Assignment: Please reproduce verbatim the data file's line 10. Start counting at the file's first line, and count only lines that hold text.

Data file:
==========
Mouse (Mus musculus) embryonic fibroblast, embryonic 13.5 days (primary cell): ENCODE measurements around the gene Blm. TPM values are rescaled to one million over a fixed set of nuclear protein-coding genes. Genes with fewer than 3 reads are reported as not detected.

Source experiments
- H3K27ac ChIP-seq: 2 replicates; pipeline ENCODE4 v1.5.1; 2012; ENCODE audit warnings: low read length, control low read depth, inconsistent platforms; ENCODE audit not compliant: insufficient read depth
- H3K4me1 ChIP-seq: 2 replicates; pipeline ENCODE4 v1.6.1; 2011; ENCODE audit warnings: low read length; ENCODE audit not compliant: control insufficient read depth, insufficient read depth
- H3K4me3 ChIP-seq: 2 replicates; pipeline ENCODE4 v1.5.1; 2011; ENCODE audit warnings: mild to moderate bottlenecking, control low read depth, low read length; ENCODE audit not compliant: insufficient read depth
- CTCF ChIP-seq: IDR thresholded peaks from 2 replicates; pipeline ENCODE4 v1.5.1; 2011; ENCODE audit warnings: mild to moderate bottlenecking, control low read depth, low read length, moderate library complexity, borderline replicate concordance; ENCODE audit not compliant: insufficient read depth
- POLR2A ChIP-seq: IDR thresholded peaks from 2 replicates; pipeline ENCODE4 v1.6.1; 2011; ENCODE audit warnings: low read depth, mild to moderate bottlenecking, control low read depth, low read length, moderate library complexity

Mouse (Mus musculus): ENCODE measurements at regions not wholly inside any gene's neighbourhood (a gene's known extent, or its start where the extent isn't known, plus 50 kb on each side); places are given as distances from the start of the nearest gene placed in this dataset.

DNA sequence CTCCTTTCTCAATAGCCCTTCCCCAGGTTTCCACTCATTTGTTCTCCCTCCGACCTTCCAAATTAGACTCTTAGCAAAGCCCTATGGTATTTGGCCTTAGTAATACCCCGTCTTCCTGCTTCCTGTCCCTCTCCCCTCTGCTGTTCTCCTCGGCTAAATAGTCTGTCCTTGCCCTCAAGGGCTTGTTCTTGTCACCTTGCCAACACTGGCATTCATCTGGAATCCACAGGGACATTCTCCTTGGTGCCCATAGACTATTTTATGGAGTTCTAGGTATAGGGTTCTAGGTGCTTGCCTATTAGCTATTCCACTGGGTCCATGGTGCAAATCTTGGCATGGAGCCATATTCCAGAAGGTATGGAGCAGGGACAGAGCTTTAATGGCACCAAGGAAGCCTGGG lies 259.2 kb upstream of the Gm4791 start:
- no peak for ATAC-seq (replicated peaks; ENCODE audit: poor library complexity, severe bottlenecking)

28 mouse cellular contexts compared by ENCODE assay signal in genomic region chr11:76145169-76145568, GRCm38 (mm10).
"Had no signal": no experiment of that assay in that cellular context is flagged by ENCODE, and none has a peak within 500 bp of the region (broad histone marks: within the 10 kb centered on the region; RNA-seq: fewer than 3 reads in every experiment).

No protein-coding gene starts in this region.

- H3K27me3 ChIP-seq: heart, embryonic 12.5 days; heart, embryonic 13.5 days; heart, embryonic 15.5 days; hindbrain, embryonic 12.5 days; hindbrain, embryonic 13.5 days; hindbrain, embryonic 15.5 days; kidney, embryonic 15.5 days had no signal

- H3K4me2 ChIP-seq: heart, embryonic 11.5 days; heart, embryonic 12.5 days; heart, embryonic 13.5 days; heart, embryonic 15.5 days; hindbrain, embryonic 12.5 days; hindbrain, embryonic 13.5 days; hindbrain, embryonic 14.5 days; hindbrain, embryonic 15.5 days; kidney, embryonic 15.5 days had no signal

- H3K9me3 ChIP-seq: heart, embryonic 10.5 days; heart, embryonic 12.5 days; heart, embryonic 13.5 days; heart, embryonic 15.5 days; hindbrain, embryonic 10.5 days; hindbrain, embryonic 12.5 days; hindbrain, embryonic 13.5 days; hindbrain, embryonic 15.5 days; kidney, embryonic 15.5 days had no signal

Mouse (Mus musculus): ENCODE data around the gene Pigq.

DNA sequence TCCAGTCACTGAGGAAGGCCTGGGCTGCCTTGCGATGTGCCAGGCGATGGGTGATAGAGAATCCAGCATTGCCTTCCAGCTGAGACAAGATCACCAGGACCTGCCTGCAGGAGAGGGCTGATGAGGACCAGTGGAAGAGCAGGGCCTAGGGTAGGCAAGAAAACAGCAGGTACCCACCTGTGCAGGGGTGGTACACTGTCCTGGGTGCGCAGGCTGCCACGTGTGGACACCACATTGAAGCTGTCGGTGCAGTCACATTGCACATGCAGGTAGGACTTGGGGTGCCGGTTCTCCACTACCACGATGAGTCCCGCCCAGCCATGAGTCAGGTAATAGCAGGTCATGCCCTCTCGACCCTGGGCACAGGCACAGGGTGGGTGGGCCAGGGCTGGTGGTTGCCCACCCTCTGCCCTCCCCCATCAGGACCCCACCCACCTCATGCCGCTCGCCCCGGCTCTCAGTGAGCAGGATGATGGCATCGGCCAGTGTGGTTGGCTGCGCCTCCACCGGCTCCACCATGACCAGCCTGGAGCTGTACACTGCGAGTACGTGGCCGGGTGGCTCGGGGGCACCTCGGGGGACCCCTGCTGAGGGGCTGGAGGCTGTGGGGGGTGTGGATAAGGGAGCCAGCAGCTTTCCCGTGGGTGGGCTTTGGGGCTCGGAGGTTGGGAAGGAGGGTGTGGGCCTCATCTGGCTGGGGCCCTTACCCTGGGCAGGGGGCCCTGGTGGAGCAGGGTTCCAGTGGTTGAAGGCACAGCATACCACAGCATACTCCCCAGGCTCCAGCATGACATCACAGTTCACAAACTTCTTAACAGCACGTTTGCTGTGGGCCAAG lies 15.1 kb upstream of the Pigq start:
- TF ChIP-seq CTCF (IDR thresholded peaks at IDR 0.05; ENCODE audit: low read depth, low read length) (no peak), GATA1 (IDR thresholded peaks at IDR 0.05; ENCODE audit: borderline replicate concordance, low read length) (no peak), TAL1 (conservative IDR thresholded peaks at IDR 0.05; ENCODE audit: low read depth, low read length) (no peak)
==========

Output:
- no peak for ATAC-seq (replicated peaks; ENCODE audit: poor library complexity, severe bottlenecking)